Ladies who lunch

5 Lesbians Eating a Quiche

Dale (Ashley Marie James) and Wren (Sophie Moeller) can’t quite handle the delicious quiche.

Dale (Ashley Marie James) and Wren (Sophie Moeller) can’t quite handle the delicious quiche.

Photo/Allison Young

5 Lesbians Eating a Quiche is presented at by Brüka Theatre, 99. N. Virginia St., July 17, 18, 19, 22, 23, 24, 25, 31, and Aug. 1 and 2 at 8 p.m., and July 27 at 2 p.m. Tickets are $20 general and $18 students/seniors in advance, or $25 at the door. For tickets, visit For more information, visit
Rated 4.0

Just call me Juanita.

I spent 90 minutes with that name, after one of the members of the Susan B. Anthony Society for the Sisters of Gertrude Stein christened me by slapping a nametag across my chest as I entered the annual “meeting and quiche breakfast,” a.k.a. a preview performance of Brüka Theatre’s 5 Lesbians Eating a Quiche.

Every “member” was treated thusly, and given similarly old-fashioned monikers, e.g. Norma, Mildred and Edith—even the men. Each of us was greeted by the club’s officers (and director Sandra Brunell Neace), who thanked us for attending the meeting and dressing in such beautiful frocks.

Then the officers called the meeting to order, and away we went, with the 5 Lesbians taking us—somewhat against our will—back to the seemingly sexually repressive days of 1956.

Our officers are Wren (Sophie Moeller), the events chair; Vern (Jamie Woodham), in charge of buildings and grounds; Dale (Ashley Marie James), Wren’s assistant and, apparently, the club’s archivist; Ginny (Stacy Johnson), the secretary and newest member of the group; and, of course, President Lulie (Amy Ginder).

The ladies, impeccably dressed in ’50s-era A-line dresses provided by Cynthia Lewis and Dressed Like That, called the meeting to order. Ginny, a plump English girl in horn-rimmed glasses, provided the evening’s agenda. Lulie, after her opening remarks, announced the winning quiche and brought us up to speed on the goings on since last year’s meeting. Vern said she’d updated the clubhouse with a state-of-the-art security system—it is the Cold War, you know—as well as rations to last each person in attendance the duration of our stay in the makeshift bomb shelter, if it should come to that. It’s by far an improvement over the last person to hold this office—“Marjorie,” a man in attendance who had the misfortune of sitting front row center and took quite a beating from the officers!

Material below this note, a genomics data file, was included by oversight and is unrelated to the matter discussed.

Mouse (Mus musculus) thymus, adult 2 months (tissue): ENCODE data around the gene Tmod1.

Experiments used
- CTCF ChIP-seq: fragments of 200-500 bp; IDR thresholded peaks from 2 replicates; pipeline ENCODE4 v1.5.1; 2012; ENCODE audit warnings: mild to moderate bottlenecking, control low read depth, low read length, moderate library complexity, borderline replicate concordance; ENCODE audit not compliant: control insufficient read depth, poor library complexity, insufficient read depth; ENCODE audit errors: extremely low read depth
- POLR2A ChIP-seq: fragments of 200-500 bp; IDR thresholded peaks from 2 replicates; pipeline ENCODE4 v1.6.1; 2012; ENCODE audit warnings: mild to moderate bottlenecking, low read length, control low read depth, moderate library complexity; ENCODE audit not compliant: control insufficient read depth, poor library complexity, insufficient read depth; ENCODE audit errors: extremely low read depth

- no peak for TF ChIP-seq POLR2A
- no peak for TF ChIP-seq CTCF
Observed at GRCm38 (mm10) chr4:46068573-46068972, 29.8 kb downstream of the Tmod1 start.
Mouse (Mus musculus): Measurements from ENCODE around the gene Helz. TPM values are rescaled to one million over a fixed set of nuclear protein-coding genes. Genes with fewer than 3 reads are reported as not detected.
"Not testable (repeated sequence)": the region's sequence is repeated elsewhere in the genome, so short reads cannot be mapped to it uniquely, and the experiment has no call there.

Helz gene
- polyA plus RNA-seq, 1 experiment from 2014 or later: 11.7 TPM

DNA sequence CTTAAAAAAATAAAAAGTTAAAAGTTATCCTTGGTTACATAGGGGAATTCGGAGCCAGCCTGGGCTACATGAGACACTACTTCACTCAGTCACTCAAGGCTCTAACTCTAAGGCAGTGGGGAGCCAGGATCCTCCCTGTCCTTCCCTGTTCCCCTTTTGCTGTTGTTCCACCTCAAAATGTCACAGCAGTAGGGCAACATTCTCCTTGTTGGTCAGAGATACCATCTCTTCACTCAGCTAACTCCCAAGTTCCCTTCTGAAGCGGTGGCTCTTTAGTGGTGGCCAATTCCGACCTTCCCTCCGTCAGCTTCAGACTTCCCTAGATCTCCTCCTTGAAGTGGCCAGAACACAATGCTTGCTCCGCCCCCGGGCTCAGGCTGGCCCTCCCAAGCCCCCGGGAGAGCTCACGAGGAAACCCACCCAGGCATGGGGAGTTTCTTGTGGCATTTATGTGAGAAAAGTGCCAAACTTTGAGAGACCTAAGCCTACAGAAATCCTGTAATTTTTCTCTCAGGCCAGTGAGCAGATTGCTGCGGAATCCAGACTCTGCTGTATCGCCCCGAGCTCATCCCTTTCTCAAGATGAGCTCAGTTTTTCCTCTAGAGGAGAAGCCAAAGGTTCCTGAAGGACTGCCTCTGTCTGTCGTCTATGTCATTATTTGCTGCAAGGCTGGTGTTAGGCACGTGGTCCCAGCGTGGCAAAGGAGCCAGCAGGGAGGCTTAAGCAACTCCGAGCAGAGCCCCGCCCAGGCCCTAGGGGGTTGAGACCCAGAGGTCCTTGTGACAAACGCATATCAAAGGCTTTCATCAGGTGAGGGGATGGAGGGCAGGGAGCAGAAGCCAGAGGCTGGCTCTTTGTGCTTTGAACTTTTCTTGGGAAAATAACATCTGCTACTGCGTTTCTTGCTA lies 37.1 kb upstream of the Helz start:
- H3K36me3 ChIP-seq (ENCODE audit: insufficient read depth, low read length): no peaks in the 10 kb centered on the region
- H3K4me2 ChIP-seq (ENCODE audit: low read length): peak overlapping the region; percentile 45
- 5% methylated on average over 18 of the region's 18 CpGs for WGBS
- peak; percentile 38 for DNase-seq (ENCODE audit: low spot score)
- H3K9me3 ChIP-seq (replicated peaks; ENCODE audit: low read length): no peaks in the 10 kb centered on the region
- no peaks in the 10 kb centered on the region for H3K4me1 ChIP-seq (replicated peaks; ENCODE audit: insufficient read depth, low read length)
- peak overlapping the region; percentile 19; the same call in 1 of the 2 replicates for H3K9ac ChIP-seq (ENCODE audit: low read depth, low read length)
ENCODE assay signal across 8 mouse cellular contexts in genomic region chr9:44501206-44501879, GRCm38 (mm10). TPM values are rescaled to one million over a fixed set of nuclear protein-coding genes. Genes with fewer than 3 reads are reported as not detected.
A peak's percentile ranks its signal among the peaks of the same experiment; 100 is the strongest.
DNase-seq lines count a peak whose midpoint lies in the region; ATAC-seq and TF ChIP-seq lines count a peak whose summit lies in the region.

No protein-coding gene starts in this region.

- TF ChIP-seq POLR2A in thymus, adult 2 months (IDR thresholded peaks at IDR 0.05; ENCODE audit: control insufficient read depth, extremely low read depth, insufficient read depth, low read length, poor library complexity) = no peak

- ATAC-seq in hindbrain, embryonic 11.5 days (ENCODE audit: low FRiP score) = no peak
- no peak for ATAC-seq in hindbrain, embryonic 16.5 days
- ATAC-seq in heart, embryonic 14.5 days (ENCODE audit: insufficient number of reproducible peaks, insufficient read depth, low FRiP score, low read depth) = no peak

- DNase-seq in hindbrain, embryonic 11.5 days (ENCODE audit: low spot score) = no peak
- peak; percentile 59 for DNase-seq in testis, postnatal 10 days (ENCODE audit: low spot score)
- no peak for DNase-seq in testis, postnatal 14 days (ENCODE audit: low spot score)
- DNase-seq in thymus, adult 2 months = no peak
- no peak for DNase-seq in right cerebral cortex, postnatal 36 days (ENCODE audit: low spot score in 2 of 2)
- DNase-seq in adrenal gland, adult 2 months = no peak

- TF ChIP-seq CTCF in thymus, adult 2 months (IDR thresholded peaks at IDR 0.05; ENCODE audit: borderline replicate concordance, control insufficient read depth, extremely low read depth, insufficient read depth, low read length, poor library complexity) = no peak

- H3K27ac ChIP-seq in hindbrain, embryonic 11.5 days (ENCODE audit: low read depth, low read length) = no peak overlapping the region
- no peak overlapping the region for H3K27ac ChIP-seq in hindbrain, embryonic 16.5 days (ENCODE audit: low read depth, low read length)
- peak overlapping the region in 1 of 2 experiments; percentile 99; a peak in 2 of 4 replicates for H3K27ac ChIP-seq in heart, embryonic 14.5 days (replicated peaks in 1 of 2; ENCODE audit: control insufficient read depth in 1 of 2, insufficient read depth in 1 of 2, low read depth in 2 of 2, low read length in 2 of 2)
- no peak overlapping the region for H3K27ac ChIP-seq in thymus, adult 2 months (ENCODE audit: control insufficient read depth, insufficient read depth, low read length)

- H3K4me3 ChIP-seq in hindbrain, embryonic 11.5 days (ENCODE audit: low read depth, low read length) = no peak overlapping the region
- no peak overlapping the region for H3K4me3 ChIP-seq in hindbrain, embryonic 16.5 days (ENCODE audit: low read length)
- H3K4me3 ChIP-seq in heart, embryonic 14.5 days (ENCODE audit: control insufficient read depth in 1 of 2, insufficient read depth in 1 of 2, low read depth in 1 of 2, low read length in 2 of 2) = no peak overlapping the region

Then, the siren sounded. Was it a test, or was it actually the atomic bomb? Either way, we were all stuck together, thanks to Vern’s specially rigged, bomb-proof doors. And the stark realization hit that the quiche sitting on the table before them was the only quiche they would eat again.

This is when things got a little out of hand. The ladies, usually models of decorum and restraint, started to show their true colors—which, in this case, were a rainbow. Yes, big shocker, the “sisters” were big ol’ lesbians. And so were we all … especially poor “Marjorie.”

What I’m saying here is that you may need a drink or three before, or even during, this show. Expect dozens of hack lesbian clichés and vulgar jokes. Expect that you will laugh—hysterically, though occasionally you will groan, too—but also that you may just reach a point where the awkward innuendos and self-revelations grow tiresome, and you start to wonder, “What’s the meaning of all this? I enjoyed this short little play, a runaway success from the New York International Fringe Festival. I loved Ginder’s portrayal of Lulie, a buttoned-up society lady with a too-big smile to cover her little secret. Moeller’s contorted, overly pleased face is a work of art, and cleverly represents the mask that ladies of this era often had to wear. And I’ve loved everything I’ve seen Jamie Woodham do, but her Vern was especially funny.

But despite its relatively short length, I could easily see a good 15-20 minutes being shaved off it, and after a while I found myself thinking, “Really? That old lesbian joke?” The pauses felt a beat too long, the jokes belabored a bit too much. Like I said, a few drinks may be in order here.

But overall I enjoyed spending time as Juanita. I considered myself lucky; I could have been Marjorie.